State Senate Pro Tem Kevin de León said he was pleased ICE released more information, but he said there was a disconnect between information provided by the agency ICE on Thursday and what was disclosed Friday, and he called on the Trump administration to explain it.
“Let me be clear, we want to work together to get violent felons out of our neighborhoods; however, we remain deeply concerned with the new administration’s recent decision to prioritize nearly every undocumented resident in California for deportation, and their apparent inability to accurately inform the public of their operations in a timely manner,” he said.
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Los Angeles Mayor Eric Garcetti said in a statement Friday that he made it clear to ICE officials that he wanted more transparency about ICE operations and the status of all L.A. residents who may have been arrested.
“Angelenos should not have to fear raids that are disruptive to their peace of mind and bring unnecessary anxiety to our homes, schools and workplaces,” Garcetti said. “The administration should take a just, humane and sensible approach that does not cause pain for people who only want to live their lives and raise their families in the communities they call home.”
In their statement, ICE officials said those “who have outstanding orders of deportation, or who returned to the United States illegally after being deported, are subject to immediate removal from the country.”
Others who were not being criminally prosecuted will be “processed administratively for removal from the United States,” according to the statement. “The remaining individuals are in ICE custody awaiting a hearing before an immigration judge, or pending travel arrangements for removal in the near future.”
That the sweeps were conducted at all were unusual in and of itself, said Ira Mehlman, spokesman for the Federation for American Immigration Reform or FAIR, a nonprofit, nonpartisan organization that backs immigration reform and laws.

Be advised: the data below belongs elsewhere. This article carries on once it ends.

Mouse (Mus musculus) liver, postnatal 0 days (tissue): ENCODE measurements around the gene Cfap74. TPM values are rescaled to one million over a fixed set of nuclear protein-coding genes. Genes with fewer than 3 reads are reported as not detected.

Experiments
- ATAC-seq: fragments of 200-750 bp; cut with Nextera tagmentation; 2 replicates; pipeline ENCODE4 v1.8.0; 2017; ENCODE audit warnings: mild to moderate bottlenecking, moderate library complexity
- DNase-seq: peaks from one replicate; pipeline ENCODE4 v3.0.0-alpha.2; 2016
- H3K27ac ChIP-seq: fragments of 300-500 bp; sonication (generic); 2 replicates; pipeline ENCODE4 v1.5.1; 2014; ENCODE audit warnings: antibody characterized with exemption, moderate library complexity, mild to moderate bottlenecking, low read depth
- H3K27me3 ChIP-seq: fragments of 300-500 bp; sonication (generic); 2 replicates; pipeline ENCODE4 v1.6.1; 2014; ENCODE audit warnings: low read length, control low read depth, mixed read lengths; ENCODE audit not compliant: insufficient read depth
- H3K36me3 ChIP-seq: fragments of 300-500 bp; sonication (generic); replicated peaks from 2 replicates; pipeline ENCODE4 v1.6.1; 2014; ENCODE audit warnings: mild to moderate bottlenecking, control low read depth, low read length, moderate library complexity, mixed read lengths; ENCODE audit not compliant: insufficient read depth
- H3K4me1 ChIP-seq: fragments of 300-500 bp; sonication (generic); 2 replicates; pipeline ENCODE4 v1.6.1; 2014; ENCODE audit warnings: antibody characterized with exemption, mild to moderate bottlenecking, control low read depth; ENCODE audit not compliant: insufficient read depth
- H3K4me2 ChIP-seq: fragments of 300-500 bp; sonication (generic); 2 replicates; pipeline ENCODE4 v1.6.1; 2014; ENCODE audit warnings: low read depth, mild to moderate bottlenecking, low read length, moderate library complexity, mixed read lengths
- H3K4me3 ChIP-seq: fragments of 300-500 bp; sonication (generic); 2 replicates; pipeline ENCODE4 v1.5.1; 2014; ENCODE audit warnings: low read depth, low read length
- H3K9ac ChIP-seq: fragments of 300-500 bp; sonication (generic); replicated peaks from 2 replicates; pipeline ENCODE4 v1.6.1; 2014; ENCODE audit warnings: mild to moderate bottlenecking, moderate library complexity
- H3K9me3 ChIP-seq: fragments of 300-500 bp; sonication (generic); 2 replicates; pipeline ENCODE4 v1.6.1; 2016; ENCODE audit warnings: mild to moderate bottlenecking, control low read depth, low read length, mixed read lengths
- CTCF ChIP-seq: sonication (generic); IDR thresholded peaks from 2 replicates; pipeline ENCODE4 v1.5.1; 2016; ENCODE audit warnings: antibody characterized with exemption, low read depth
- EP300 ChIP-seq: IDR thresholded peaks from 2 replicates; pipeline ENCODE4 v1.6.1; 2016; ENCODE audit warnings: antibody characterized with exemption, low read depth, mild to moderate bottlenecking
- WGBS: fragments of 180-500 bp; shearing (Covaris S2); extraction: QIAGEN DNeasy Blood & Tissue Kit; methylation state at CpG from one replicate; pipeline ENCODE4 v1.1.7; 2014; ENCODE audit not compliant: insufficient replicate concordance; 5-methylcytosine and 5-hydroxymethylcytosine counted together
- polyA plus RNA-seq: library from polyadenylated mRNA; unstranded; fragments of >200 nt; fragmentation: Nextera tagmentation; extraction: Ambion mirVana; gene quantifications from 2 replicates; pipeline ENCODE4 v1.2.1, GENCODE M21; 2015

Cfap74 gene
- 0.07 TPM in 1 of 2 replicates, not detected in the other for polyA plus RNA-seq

“It’s different in that in the last eight years, the law hasn’t been enforced,” Mehlman said. “There’s nothing in the law that says you have to be a felon to be deported. Based on (the ICE statement), they were targeting people with criminal records. The government has a perfect right to enforce the law.”
He said the Trump administration is prioritizing criminals in the country illegally, but added if immigration reform had been in place, fewer people would be hurt or misled.
“We probably could have discouraged people coming here illegally in the first place,” he said.
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Still, some families reported confusion during the sweeps, adding that the wrong people had been detained.
At least one Pomona man was arrested and deported to Mexico in Thursday’s operations, said Emilio Garcia, executive director of San Bernardino Community Service Center Inc. a nonprofit, organization that provides immigration services in Riverside and San Bernardino counties.
While Garcia has already been able to corroborate the information himself, there are two other incidents from Thursday — in San Bernardino and Riverside — that he is still trying to verify.
He still believes Thursday’s incident with ICE was part of their normal operations and not a raid. If it were, then ICE would have had to obtained warrants, he said.
That’s not what happened in Pomona where a man without legal residence was arrested only after ICE agents weren’t able to detain the person they originally sought, Garcia said.
“That was a collateral arrest,” he said.
The Pomona man called his family at 9 p.m. to tell them he was in Tijuana, Mexico, Garcia said. Under the Obama administration, he said, the Pomona man would been protected by legal practice of prosecutorial discretion, in which ICE would have declined to pursue arrest.
“The priority for enforcement was placed on those who placed a significant threat to the community, had significant criminal record,” Garcia said. “Under the new administration, that’s no longer the case, they can arrest anybody.”
Marlene Mosqueda wiped away tears during the news conference at CHIRLA’s office as she described how her father Manuel Mosqueda was whisked away by ICE officials from their San Fernando Valley home. She said ICE officials took the wrong person away. Navarrete, the CHIRLA attorney, confirmed that Manuel Mosqueda was taken off the bus to Mexico.
“They were looking for someone else, and they got my dad in the process,” Marlene Mosqueda said. “My dad got (taken) away from me.”
Mosqueda said she has become troubled by recent reports and focus on immigrant communities since Trump’s presidency.
“We need to be together. We need to support each other, because in the United States, we’re united,” she pleaded in front of a throng of media microphones. “We’re all breaking it apart one by one with Donald Trump being president.”